My apartment is a studio, but while I'm a happy camper living in one large room, I refuse to pretend that I live in a large BEDROOM. Luckily, the layout is such that with a great (massive) bookcase, I've created free-flowing separate living vs. sleeping areas. Even though the bed isn't the centerpiece of the apartment, I still wanted it to feel luxurious, and since it's in a dark corner, cheery.

And the most cheery thing I could think of was Mr. Bunny. I sketched Mr. Bunny back in my aspiring artist days (middle school?) and he's always struck me as having a sweet, if rather coy, temp√©rament. He's obviously fond of clover blossoms:

Since my current headboard is a massive chinese screen, I had to hang the sketch with visible cording. After a brief trip to the hardware store, I established two things:  a) they had no appropriate cording or wiring that could hold the picture's weight AND look good, and b) it was 100 billion degrees outside and I wasn't going to look anywhere else. Luckily, after a few minutes of aisle cruising, I found this roll of jute twine. Rustic chinoiserie? You bet!

Here's Mr. Bunny all hung up. In real life, the sorrel colored bedding is a nice compliment to the bright orange of the screen - in the photos it looks odd. The lovely pillows in Windsor Smith Pelagos Haze by Kravet are from one of my favorite Etsy stores, ZzzBoutique.

The chinese screen is a score from a Southern vintage shop - it's covered on both sides and framed in oak. Would you believe it was only $110??!! It almost didn't fit in my car - let's just say I got very cozy with the screen on the way home. 

The little glass and brass bamboo bedside table is the perfect size for the corner, and another vintage store find.  The lamp was a Home Goods score last week - $45.00, and it came with the shade, which has a rougher woven pattern in the same style family as the jute cording (hard to see in the picture). It also came with a cheezy porcelain finial, but I had purchased brass fretwork finials in a vintage store a while ago, even when I didn't have lamps to go with them. If I find something I really like, I just go for it. Inevitably, it finds a home. I love how ridiculously large the lamp looks on that teeny table - it's fun. 

Better view of the lamp (and that weird mismatched color thing again). The bedding is West Elm cherry blossom in sorrel.
That's the room! I'm not done - a different rug, pictures on the wall, and eventually, an actual headboard (I'm thinking grey velvet), as well as a bedskirt in matching Windsor Smith fabric are all in the future! 



I hate swimsuits and Swimsuit Issues,
Seeing those models brings out the tissues -
Whether these are less hate-able
Is somewhat debate-able
But they are quite charming -
And certainly less alarming!

If you miss the classic look of the "bathing sweeties", check out Jantzen's line of suits.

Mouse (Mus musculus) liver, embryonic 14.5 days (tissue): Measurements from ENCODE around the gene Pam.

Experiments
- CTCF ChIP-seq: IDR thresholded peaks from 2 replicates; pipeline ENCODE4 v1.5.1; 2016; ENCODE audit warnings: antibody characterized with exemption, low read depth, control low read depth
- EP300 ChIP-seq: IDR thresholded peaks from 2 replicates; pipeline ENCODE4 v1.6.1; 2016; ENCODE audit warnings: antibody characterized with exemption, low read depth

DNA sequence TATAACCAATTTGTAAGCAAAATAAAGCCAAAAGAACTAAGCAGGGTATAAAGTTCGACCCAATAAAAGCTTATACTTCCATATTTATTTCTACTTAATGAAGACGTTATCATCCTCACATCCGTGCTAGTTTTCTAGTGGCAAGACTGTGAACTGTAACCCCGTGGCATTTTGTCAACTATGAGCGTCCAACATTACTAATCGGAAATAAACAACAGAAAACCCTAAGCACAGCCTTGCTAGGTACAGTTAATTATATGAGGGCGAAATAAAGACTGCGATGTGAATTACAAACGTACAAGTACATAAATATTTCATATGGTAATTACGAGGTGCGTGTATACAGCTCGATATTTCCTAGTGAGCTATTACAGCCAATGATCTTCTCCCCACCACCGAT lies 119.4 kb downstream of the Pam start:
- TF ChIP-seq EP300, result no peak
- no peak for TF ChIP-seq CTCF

Design house Marchesa has long been like the runner-up for best supporting actress:  stunning and never quite taken seriously. For years, Marchesa's creations have been passed over as so much eye candy. Stars love the gowns, but the fashion elite have been much more reserved ...Marchesa is Hollywood courted, but never haute couture. However, a few forays into Indie style (body suits?) and their long term staying power may finally win Marchesa the Oscar. And based on the Spring 2011 collection, I think it's time to say, "the envelope please!"




"Love of beauty is Taste. 
The creation of beauty is Art."
-Ralph Waldo Emerson

.spring couture.






/Asada wood block print, Pagoda and Cherry Blossoms + Givenchy Spring 2011/ 
/Steven N. Meyers Parrot Tulip I + Dior Spring 2011/ 
/Mark Rothko Green White and Yellow on Yellow + Dior Spring 2011/ 
/Pablo Picasso Sketch for The Demoiselles d'Avignon + Dior Spring 2011/
/Georgia O'Keeffe White Flower + Givenchy Spring 2011/



I have had it up to HERE baby. Right up to where my itchy scarf is wrapped around my freezing neck. Is it summer yet? Is that an ice cream truck I hear? No… it's the zamboni. Because the street is an ice rink.

The very LEAST I can do to survive this frozen tundra formerly known as the United States (and not the Alaska part) is bundle up stylishly. But it can be tough to combine function and chic, as these designers prove. Below, the hypothermia hall of shame:

Are you kidding me with these Prada? Where are we going in this get-up - a Versailles reception √† la the 17th century (plenty of exposed space for hand kissing)? Good thing blue flesh is a complimentary color to khaki.

Is it a cape? Is it a coat? Is it made for women with short arms? Who wants to wear three quarter length sleeves in a snowstorm? Nobody, that's who. 

Another glove fail. Not only do they NOT KEEP HANDS WARM, which is the de facto purpose of gloves, but they look like nasty old tube socks mauled by a glue gun and some grosgrain. An Etsy disaster. That costs $135. Shame, Milly. Shame.
/Prada gloves, FC coat? cape?, Milly gloves/